11 “I am the good shepherd. The good shepherd sacrifices his life for the sheep. 12 A hired hand will run when he sees a wolf coming. He will abandon the sheep because they don’t belong to him and he isn’t their shepherd. And so the wolf attacks them and scatters the flock. 13 The hired hand runs away because he’s working only for the money and doesn’t really care about the sheep.
14 I am the good shepherd; I know my own sheep, and they know me, 15 just as my Father knows me and I know the Father. So I sacrifice my life for the sheep. 16 I have other sheep, too, that are not in this sheepfold. I must bring them also. They will listen to my voice, and there will be one flock with one shepherd.
17 The Father loves me because I sacrifice my life so I may take it back again. 18 No one can take my life from me. I sacrifice it voluntarily. For I have the authority to lay it down when I want to and also to take it up again. For this is what my Father has commanded.”
19 When he said these things, the people were again divided in their opinions about him. 20 Some said, “He’s demon possessed and out of his mind. Why listen to a man like that?” 21 Others said, “This doesn’t sound like a man possessed by a demon! Can a demon open the eyes of the blind?”
Here we have one of those passages where John was consciously trying to lay out an understanding of who Jesus was that would answer the Ebionite teaching that Jesus was not fully God, but only human. The “I am” statements, the claims divine knowledge, the special relation Jesus has with Father, all these place emphasis on the divinity of Jesus, the God who comes and sacrifices himself in our place, our victorious spiritual replacement.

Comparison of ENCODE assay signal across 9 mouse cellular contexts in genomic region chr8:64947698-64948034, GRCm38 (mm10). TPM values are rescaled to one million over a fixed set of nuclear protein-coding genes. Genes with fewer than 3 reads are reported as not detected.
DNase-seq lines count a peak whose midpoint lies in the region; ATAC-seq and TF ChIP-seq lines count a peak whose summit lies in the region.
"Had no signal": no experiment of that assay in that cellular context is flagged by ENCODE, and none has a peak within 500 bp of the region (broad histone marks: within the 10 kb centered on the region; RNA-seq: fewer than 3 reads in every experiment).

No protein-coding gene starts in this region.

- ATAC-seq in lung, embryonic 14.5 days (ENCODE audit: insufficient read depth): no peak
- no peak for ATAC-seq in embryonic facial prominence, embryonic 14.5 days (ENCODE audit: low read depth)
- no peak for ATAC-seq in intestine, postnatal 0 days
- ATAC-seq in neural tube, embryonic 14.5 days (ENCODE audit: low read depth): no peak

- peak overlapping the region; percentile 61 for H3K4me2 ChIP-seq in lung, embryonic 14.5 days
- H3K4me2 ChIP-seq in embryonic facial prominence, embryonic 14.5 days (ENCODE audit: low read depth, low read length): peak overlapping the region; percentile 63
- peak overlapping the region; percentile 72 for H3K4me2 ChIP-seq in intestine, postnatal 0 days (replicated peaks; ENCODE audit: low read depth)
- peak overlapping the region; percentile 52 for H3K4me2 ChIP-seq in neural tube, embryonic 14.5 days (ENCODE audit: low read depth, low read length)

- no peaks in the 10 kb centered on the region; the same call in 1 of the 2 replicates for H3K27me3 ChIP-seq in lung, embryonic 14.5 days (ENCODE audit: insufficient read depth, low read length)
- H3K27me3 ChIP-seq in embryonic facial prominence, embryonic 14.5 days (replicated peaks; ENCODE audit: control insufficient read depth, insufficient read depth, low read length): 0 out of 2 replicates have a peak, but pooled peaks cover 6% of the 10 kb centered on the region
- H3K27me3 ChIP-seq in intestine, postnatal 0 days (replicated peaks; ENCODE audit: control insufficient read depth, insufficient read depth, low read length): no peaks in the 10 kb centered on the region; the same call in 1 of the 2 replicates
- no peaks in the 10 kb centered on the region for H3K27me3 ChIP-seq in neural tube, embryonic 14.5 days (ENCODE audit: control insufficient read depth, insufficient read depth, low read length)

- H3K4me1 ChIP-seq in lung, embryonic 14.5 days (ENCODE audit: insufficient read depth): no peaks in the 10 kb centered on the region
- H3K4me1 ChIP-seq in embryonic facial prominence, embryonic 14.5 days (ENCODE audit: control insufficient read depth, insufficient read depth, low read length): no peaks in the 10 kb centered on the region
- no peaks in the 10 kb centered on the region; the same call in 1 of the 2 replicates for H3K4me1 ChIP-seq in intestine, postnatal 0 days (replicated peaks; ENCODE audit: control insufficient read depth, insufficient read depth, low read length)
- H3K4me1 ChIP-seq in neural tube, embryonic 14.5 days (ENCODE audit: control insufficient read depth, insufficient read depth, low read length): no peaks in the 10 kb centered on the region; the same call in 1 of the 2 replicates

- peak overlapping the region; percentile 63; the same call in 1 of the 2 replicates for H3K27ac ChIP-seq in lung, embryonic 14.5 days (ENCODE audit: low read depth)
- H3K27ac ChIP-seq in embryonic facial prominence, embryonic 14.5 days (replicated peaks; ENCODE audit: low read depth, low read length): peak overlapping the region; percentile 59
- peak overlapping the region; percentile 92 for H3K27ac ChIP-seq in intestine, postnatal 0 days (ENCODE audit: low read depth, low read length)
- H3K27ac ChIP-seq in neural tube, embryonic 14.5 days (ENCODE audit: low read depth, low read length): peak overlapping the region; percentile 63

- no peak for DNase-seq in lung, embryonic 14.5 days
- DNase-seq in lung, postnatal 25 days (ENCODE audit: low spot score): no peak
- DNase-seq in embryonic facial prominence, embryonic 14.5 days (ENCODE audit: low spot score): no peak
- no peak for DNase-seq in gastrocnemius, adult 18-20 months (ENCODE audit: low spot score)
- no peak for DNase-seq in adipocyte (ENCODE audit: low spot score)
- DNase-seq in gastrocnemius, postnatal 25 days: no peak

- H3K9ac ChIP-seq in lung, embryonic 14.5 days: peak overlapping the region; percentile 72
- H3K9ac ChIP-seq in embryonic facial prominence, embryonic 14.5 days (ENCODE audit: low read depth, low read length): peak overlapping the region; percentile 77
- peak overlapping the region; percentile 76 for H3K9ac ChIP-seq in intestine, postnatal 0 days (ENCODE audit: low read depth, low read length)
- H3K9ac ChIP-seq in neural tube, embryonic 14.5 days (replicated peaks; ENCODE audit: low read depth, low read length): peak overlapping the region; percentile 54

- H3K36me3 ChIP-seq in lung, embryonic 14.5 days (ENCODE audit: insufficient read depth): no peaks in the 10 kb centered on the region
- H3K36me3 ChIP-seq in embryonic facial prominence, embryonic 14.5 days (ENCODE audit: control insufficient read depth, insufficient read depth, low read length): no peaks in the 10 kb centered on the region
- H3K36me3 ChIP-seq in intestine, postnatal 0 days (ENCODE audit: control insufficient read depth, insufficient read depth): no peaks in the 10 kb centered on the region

John will balance this later by reminding us that sacrifice itself inherently places emphasis on Jesus’ humanity, that he sacrifices to set us a moral example to follow. The church has debated (for at least the past 150 years) between these two poles: whether Jesus’ sacrifice was an example for us to emulate or something he does in our place (this is often called substitutionary atonement). The answer John gives us is that it is both, and the emphasis today is on the substitution, so we should take time to reflect on that and be grateful for it. We have a good shepherd, let’s be glad about that.
One other note: Jesus mentions that he has sheep in other flocks. It is common to think that this is referring to the Gentiles (since this was such an issue when John was writing), and while that’s probably true, it is also true that the text here remains (I think intentionally) vague. Always know this – Jesus has other followers we don’t know about. He is always working to gather in ones we do not notice, ones we would not think to include. But Jesus notices those we don’t and includes the ones we preclude. All part of him being a good shepherd.
New Living Translation (NLT) Holy Bible. New Living Translation copyright© 1996, 2004, 2007 by Tyndale House Foundation. Used by permission of Tyndale HousePublishers Inc., Carol Stream, Illinois 60188. All rights reserved.